Several roads in town were closed Monday morning, said Brandon Fire Chief Roman Wdoviak, though no firefighters had been called out as of 1:30 p.m. The department posted to its Facebook page a long list of road closures. Among them were Wheeler Road and Union Street. According to the post, while water levels were down in some areas, they might rise again due to snowmelt. A flash flood warning was in effect Monday until 10 a.m. According to Brandon Fire Department, a river flood watch is in effect until 10 a.m. Tuesday.
The repair work done to several roads that were damaged during mud season is holding up, said Town Manager Mike Jones, who spent Monday morning riding around with Castleton Police and firefighters.
He said Belgo Road was hit particularly hard by the latest rainfall. Water was going into one resident’s basement, which the highway crew was working to divert. Several culverts on East Hubbardton Road were overwhelmed, leading to water across the road in some areas. Some of the pavement has also been undermined, he said. Pond Hill Road was shut down as well, and there were a number of driveways covered by water.
Route 30 from Castleton Four Corners to Brown Four Corners was closed for several hours due to flooding, said Jones. Water came up to the doorstep of one business, he added, but didn’t flow in.
Route 4A was also closed, and remained so as of 3:30 p.m. Dewey Field was completely underwater, said Jones. There was some concern for the bridge on North Road, but according to Jones, it should be fine.
He said the highway crew will likely be working on repairs for days to come. Despite that, he said the damage wasn’t as bad as some had feared. Communication between the highway and fire departments, as well as emergency medical services, was good. He said ambulance crews and firefighters all know what roads are impacted in case there’s an emergency call.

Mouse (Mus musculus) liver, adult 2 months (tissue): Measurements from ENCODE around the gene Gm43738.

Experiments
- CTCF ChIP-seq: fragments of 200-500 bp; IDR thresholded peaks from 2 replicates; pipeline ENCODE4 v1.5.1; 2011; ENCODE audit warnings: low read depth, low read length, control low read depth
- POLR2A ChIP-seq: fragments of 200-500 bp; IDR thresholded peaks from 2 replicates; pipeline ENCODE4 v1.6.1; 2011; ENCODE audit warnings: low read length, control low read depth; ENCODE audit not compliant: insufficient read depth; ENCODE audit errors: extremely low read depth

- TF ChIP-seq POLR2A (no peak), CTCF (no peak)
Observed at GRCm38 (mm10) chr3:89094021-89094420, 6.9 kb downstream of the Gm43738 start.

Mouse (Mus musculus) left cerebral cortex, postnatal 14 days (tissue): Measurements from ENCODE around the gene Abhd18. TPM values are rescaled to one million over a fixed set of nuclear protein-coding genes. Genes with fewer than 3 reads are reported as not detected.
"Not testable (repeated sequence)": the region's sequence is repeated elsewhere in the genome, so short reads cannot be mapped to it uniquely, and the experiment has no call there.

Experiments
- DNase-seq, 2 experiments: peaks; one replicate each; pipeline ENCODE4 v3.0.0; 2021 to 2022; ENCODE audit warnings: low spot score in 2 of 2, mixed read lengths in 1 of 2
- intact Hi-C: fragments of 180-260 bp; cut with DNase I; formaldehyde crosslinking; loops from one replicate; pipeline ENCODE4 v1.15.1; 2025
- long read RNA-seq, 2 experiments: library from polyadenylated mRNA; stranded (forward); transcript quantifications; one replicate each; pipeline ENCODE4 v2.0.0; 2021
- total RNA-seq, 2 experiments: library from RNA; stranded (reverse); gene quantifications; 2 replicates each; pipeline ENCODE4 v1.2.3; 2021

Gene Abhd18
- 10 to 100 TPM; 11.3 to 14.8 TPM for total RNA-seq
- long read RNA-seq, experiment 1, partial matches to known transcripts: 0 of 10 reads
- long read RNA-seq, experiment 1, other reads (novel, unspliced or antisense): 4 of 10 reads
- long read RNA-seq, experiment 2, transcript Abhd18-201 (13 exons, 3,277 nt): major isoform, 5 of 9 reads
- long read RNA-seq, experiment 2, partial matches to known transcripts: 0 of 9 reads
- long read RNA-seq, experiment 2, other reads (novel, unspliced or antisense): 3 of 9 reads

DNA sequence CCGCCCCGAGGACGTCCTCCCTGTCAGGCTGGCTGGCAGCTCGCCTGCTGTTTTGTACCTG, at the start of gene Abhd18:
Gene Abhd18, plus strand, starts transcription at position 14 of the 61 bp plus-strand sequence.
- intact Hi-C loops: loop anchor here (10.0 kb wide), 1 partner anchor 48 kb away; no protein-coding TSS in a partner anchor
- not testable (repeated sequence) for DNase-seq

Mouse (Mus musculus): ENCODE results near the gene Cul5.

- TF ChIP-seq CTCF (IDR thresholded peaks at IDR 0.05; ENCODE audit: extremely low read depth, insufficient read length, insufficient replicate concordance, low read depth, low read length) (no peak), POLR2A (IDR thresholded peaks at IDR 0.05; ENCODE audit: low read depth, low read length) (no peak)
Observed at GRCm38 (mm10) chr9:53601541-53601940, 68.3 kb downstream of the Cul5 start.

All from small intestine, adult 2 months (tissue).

Most roads south of Alfrecia Road were closed Monday morning, including Walker Mountain Road, known locally as “The Flats,” according to Clarendon Road Commissioner Cash Ruane.
“The water is fast, a lot more than I’ve seen in the past,” he said.
He said water is over the road in many places, and believes some erosion is taking place. Road closure signs are up, as are traffic cones where the roads have been undermined.
When reached by phone before noon, Ruane said it was too early to tell the extent of the damage. He said he’s heard reports of a few basements with water in them, but hasn’t heard of anything more serious. Town road crew members AOT workers have been out looking at town bridges. Ruane said none appear to be damaged, but the water was too high to tell with certainty.
Ruane said he’s aware of weather reports calling for more rain later in the day.
Town Manager John Haverstock said several roads were affected by the water, but compared to other areas, the town got off light. Corn Hill Road was closed temporarily, and while it’s being repaired, it’s now passable.
The Pittsford Town Fire Department posted to its Facebook page Monday a list of several road closures. Gorham Bridge Road, Elm Street, Depot Hill Road and Goat Farm Road were closed. Corn Hill Road was restricted to one lane at the time of the posting, owing to a washout near Fox Farm.
In Proctor, Mike Andronaco, of Richard Reed & Son Contractors in Pittsford, said he and other workers were trying to put a section of Williams Street, near the intersection with East Street, back into use.
While other sections of the road on the other side of East Street were damaged, Andronaco said the priority Monday afternoon was to make the road safe enough for people to get to and from their homes.
In Rochester, AOT crews were working on a culvert near Riverbend Farm that had backed up and created a hole near the side of the road that seemed to threaten to undermine the road.
In Rutland Town, Road Commissioner Byron Hathaway said the biggest trouble spot was Post Road and the intersection with Route 7, noting that a road closure there put additional traffic onto town roads.
McKinley Avenue also saw a closure, Hathaway said, and there were washouts on each side of McKinley Avenue Hill, where some pavement was lost. He said the damage there was likely to cost about $5,000 in repairs.
Hathaway said this was one of the more significant weather events he’s seen in town.
Deputy Fire Chief Mark Barone said there hadn’t been much flooding in Wallingford — only the south end of Hartsboro Road was closed due to high water.
Staff writers Patrick McArdle and Gordon Dritschilo contributed to this report.